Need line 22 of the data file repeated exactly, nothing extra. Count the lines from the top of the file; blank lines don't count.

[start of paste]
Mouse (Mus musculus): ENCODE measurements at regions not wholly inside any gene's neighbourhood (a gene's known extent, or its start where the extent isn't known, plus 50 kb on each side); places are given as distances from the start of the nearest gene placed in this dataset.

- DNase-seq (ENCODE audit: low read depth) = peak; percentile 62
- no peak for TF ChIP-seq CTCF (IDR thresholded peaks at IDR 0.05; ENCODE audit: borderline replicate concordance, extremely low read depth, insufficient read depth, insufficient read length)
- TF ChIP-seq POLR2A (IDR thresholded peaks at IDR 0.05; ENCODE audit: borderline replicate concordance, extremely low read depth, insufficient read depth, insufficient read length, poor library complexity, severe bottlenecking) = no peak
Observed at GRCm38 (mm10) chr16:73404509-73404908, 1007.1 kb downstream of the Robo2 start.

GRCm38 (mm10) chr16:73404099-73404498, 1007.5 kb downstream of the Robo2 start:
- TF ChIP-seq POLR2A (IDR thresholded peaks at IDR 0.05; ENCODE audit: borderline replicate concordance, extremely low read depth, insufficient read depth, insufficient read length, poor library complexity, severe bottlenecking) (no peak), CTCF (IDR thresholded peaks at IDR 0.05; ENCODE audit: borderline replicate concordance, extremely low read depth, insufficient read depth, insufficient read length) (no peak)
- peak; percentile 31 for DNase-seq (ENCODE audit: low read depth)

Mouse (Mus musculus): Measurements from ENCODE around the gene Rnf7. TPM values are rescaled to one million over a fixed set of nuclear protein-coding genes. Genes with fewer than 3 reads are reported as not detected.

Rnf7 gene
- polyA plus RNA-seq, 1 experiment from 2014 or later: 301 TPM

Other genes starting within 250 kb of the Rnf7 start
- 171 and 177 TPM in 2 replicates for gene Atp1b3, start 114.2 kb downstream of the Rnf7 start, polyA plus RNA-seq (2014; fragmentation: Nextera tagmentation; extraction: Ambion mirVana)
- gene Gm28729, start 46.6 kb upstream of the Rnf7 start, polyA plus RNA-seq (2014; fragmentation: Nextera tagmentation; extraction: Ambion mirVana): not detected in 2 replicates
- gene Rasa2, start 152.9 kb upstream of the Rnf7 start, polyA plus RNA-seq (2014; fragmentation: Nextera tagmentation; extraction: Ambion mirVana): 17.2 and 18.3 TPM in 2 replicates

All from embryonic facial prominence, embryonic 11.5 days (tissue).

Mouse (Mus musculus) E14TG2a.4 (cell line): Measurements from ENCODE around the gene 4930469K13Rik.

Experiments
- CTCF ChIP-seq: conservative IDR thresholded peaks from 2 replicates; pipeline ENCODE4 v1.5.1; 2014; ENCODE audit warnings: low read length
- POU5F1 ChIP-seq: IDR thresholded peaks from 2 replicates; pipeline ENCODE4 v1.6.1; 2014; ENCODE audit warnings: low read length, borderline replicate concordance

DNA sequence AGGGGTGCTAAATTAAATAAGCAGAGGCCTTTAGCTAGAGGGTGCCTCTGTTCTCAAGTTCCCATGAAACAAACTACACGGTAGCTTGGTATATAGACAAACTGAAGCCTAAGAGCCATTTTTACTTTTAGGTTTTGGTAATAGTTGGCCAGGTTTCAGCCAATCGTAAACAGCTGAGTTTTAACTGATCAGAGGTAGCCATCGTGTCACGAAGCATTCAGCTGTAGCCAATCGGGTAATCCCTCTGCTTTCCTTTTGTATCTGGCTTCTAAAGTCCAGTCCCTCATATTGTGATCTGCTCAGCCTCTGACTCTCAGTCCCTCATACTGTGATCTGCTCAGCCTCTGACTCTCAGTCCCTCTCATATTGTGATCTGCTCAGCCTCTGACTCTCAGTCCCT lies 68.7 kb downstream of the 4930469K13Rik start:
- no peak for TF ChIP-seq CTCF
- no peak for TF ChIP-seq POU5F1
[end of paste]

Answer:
- no peak for TF ChIP-seq CTCF